An updated version of this report was published on January 17, 2017.
The federal government and many states are seeing shortfalls in their transportation budgets in part because the gasoline taxes they use to generate those funds are poorly designed. Thirty-two states and the federal government levy “fixed-rate” gas taxes where the tax rate does not change even as the cost of infrastructure materials inevitably increases over time. The federal government’s 18.4 cent gas tax, for example, has not increased in over twenty years. And almost half the states (24) have gone a decade or more without a gas tax increase.1
Fortunately, there is a growing recognition of the problems with this “fixed-rate” gas tax design. Four states (Maryland, Massachusetts, Pennsylvania, Virginia) and the District of Columbia (DC) abandoned this gas tax structure last year in favor of a more sustainable, “variable-rate” design where the tax rate gradually rises alongside gas prices, the general inflation rate in the economy, or both. As a result of these reforms, a majority (55 percent) of the U.S. population now lives in a state where the gas tax rate tends to grow over time.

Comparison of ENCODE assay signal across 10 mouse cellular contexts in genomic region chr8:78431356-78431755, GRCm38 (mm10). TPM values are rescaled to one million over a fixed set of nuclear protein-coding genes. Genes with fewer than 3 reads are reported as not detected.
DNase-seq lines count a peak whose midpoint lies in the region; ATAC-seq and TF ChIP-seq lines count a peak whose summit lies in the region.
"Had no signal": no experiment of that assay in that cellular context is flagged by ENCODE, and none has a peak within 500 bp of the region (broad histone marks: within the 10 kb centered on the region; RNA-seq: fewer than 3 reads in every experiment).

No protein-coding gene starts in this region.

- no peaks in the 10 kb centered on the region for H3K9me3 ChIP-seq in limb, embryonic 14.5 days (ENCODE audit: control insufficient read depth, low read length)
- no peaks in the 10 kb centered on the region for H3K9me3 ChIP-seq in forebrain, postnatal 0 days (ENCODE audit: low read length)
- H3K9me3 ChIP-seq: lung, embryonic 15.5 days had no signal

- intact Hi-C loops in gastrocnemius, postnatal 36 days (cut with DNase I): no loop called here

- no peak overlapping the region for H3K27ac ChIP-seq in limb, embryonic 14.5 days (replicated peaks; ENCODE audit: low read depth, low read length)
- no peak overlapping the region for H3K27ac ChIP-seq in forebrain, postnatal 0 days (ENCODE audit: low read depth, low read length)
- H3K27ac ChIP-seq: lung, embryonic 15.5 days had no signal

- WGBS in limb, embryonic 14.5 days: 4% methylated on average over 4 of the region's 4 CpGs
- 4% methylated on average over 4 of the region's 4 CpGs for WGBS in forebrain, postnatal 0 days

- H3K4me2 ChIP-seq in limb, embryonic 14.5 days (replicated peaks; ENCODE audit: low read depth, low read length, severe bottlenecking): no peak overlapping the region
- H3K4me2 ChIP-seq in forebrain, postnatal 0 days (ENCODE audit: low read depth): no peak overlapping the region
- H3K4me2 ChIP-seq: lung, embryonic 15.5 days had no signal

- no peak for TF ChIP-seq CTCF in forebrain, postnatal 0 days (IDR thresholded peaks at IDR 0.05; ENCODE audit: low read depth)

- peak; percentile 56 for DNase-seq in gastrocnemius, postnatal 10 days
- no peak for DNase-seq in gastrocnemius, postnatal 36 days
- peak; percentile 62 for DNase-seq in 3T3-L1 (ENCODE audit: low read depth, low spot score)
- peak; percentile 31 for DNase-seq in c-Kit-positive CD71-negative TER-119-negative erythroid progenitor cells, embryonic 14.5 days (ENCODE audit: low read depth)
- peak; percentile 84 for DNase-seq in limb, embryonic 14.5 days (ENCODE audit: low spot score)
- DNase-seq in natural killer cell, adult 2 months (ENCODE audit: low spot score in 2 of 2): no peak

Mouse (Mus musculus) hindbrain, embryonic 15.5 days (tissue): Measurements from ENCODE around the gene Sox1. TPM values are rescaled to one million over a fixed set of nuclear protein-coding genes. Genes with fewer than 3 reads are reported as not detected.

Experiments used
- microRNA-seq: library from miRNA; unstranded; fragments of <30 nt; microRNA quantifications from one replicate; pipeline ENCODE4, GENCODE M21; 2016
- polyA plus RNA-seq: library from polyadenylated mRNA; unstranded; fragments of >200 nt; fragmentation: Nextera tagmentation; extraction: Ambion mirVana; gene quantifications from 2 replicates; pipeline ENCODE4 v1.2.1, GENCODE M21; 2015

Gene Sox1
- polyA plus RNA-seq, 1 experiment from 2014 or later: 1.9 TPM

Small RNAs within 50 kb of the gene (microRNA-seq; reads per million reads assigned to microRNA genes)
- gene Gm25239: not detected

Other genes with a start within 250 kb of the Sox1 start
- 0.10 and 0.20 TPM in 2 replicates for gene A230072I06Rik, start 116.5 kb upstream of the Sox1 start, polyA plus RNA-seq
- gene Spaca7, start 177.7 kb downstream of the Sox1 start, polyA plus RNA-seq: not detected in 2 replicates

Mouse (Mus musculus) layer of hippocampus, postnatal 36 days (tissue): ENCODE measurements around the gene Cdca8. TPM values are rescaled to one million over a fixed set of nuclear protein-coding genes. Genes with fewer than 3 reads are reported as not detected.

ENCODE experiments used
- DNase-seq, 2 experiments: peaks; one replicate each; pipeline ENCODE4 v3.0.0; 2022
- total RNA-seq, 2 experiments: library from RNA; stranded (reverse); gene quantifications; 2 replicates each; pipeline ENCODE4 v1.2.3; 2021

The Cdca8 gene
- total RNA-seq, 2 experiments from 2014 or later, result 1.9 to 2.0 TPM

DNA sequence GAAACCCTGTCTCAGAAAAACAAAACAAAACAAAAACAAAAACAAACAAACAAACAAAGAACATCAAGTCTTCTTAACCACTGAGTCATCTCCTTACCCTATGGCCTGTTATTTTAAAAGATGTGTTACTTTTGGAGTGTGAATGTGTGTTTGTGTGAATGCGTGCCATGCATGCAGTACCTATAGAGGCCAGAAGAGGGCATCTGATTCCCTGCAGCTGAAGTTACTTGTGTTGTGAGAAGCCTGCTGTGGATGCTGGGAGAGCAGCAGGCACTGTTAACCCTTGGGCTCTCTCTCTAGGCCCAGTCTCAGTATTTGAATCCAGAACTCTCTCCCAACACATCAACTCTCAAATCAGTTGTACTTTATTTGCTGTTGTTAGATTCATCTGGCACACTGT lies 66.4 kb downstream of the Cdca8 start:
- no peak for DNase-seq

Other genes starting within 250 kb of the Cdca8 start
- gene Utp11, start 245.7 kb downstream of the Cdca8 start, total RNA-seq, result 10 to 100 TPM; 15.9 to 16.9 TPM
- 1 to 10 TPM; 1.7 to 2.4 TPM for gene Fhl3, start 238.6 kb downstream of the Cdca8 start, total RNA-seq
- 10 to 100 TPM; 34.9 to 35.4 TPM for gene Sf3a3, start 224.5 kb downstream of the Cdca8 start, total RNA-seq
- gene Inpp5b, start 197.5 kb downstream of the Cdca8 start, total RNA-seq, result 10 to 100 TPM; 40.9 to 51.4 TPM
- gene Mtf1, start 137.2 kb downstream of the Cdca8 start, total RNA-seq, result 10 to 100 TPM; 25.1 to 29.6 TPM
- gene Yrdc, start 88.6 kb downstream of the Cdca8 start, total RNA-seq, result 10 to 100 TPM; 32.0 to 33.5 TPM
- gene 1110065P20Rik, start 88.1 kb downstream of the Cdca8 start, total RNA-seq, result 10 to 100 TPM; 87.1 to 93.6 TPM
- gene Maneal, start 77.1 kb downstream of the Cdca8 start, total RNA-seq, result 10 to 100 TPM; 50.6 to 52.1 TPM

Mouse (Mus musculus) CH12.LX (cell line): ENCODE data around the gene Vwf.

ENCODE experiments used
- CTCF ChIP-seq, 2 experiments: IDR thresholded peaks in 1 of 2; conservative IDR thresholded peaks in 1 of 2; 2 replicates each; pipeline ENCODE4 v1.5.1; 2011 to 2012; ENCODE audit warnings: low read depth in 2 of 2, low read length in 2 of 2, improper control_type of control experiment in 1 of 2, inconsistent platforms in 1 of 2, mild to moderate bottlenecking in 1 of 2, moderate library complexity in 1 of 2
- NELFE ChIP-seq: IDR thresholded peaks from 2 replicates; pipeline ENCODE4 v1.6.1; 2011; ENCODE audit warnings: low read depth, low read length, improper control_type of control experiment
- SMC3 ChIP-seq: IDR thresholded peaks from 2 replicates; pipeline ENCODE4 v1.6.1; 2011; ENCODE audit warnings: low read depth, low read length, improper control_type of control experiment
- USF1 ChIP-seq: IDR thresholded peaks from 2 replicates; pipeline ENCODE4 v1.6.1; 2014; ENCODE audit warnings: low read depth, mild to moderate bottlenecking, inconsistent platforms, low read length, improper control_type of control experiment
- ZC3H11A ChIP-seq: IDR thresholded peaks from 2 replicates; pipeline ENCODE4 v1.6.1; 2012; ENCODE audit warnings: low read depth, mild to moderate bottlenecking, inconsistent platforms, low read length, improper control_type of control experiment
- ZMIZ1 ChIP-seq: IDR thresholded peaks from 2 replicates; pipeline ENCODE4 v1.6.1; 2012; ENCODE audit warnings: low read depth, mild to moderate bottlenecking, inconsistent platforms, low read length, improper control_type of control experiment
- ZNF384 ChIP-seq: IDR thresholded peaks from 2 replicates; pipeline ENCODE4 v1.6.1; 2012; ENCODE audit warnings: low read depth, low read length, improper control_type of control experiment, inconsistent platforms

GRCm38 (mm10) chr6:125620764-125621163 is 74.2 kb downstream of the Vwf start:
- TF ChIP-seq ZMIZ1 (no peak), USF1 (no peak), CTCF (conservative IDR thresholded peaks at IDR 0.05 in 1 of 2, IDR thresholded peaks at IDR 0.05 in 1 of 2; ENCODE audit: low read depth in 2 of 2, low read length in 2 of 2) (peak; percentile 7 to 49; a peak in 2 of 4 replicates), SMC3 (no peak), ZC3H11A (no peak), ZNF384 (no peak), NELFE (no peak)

The following map highlights the eighteen states (plus DC) that levy “variable-rate” gas taxes and identifies the specific type of variable-rate structure used in each of those states. Transitioning toward this type of gas tax at the federal level, and in more states, would put funding for the nation’s infrastructure investments on a much more sustainable course.
(Click Here for High Quality Version of Chart)
1 Institute on Taxation and Economic Policy, “How Long Has it Been Since Your State Raised Its Gas Tax?” April 2014. Available at: http://www.itep.org/pdf/gastaxincreases0414.pdf.